In May 2004, she was returning to Arizona after picking up drug proceeds with her boyfriend, according to court records. Oklahoma Highway Patrol investigators searched the car and found $1,768,069 stuffed in duffel bags.
Sanchez was indicted July 18, 2005, alongside almost two dozen other people. Eventually, 32 people would be charged.
She was charged with money-laundering conspiracy — a 20-year felony.
In all, federal agents seized $18 million worth of assets during the investigation, including a limousine, Corvettes and jewelry.
The case against Lewis entangled the drug kingpin’s cousin, former University of Michigan and NBA basketball player Robert “Tractor” Traylor.
Lewis hid more than $178 million in drug proceeds, and Traylor admitted he recorded in his name two rental properties that were owned by Lewis.
Sanchez is the second fugitive involved in the case to return to Detroit in recent months.
In July, alleged drug dealer Israel “Shorty” Corral made an initial appearance in federal court after being extradited from Mexico where he was working as a car salesman, according to court testimony.
He was captured in Los Reyes, Mexico, two years ago during an operation involving Interpol, according to published reports.
Corral is accused of obtaining marijuana from Arizona suppliers and coordinating drug shipments to Detroit. The quantities ranged from 150 pounds to several thousand pounds, according to court records.
If convicted, Corral faces up to 20 years in federal prison.
Aside from the three fugitives, prosecutors secured convictions against 28 people.
“This is was one of the most solid cases you will ever find,” Novi Police Chief David Molloy said. “Not one of them went to trial.”
Sanchez might not stand trial, either.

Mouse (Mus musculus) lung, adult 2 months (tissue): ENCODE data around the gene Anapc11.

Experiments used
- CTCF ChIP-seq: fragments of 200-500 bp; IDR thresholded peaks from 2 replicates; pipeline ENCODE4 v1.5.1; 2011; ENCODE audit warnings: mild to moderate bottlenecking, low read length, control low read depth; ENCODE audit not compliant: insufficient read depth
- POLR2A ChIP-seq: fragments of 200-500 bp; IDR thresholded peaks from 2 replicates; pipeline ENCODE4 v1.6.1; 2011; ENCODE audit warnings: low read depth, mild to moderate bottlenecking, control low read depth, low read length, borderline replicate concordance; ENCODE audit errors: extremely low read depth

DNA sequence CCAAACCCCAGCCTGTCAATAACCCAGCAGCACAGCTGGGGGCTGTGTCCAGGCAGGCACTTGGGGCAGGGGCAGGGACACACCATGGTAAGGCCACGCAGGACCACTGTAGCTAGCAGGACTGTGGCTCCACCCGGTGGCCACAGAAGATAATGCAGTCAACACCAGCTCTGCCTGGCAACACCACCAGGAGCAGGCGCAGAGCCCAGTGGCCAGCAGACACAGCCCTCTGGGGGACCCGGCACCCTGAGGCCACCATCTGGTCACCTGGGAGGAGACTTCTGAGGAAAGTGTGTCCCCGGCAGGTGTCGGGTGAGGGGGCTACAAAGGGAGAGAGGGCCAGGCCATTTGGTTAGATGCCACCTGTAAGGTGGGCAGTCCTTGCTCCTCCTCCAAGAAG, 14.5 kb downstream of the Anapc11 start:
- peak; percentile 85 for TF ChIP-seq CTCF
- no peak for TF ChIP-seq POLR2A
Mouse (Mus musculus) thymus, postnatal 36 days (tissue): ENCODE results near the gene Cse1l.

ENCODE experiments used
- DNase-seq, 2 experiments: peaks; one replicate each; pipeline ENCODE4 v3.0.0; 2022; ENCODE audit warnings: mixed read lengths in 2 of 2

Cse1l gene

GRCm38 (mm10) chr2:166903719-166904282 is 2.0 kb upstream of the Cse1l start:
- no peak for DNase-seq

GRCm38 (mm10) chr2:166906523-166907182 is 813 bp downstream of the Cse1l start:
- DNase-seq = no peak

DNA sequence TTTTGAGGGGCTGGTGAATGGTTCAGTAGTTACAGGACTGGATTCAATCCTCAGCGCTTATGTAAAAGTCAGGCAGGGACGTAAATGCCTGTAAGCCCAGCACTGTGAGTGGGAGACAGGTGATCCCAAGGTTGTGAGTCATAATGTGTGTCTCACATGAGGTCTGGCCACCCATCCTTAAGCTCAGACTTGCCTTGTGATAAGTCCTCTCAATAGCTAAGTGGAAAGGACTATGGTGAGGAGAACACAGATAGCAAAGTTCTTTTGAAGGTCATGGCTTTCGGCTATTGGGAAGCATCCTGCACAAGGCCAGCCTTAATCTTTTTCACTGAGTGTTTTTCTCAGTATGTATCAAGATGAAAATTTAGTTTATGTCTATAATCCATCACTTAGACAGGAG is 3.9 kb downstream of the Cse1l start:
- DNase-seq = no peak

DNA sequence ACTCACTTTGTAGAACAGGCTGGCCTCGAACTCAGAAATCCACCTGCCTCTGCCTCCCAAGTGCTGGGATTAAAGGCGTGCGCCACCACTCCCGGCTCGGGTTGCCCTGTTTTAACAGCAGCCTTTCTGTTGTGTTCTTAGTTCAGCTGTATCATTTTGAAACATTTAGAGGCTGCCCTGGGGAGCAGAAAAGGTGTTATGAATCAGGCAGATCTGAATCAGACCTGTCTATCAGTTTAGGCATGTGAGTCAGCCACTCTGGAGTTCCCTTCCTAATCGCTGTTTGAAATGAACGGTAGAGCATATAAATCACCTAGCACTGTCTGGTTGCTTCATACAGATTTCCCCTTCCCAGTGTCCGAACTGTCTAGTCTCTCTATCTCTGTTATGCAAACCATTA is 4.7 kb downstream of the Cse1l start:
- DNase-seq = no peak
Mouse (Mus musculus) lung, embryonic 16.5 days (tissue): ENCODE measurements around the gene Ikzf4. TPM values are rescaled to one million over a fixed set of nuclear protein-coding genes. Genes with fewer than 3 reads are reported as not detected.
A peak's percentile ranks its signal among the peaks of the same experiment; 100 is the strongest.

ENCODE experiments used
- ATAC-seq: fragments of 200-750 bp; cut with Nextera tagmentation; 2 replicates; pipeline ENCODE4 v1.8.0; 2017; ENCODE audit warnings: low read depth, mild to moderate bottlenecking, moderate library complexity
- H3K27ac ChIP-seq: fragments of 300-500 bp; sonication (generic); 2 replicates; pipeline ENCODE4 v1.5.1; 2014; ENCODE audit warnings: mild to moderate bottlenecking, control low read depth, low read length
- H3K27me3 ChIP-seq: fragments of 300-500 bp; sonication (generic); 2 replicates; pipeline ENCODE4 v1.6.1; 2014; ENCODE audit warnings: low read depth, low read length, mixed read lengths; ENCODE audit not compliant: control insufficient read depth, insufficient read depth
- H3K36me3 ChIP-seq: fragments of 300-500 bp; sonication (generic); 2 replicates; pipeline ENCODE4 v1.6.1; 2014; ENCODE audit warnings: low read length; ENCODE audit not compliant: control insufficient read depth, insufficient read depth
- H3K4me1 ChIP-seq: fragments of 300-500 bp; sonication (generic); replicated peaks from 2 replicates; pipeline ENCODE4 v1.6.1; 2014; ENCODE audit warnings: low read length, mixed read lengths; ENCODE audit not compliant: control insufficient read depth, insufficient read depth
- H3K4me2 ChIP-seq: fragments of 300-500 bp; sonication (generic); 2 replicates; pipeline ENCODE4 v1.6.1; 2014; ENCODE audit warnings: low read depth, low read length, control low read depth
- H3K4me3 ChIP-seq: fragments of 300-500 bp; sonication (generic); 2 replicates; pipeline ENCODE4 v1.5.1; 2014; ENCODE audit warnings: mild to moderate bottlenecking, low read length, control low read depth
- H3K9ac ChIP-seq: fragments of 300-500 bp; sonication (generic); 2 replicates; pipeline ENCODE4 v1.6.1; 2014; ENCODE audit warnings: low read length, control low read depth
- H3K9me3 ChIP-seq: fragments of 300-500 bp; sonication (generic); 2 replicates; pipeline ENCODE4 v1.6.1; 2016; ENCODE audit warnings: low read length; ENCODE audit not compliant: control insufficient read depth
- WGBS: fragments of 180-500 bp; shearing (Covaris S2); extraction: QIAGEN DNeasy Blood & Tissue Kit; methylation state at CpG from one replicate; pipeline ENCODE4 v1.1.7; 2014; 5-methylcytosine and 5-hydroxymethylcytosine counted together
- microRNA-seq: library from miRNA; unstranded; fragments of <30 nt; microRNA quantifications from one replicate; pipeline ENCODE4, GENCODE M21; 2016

“The further down the road you go, the real challenge is memories have faded and the leverage the government has over cooperating witnesses has largely dissipated,” said Peter Henning, a Wayne State University law professor and former federal prosecutor. “No criminal case ages well, unlike French wine.”
Sanchez, a fringe player in the drug case, likely will be offered a plea deal, Henning said.
“I don’t think the government has a real strong appetite to have this case go to trial,” he said. “Their message is ‘you’re not going to escape justice,’ but the pressure of being able to win a case after this many years is difficult. There is incentive on each side to come to some resolution. At some point, being charged with a crime does weigh on you.”
The criminal case against most members of the drug ring ended with 11 law enforcement agencies splitting more than $3.7 million seized during the investigation.
Novi Police spent its share — more than $1.6 million — building a state-of-the-art firearms training center.
“We built that in 2008,” Molloy said.
By then, Sanchez had been missing for three years. Law enforcement officials circulated photos of her as a fresh-faced 20-something, wearing a revealing outfit and holding a champagne glass.
The photos contrast with a recent mugshot that hints at a stressful end to 11 years on the run.
“I can’t even imagine,” Molloy said.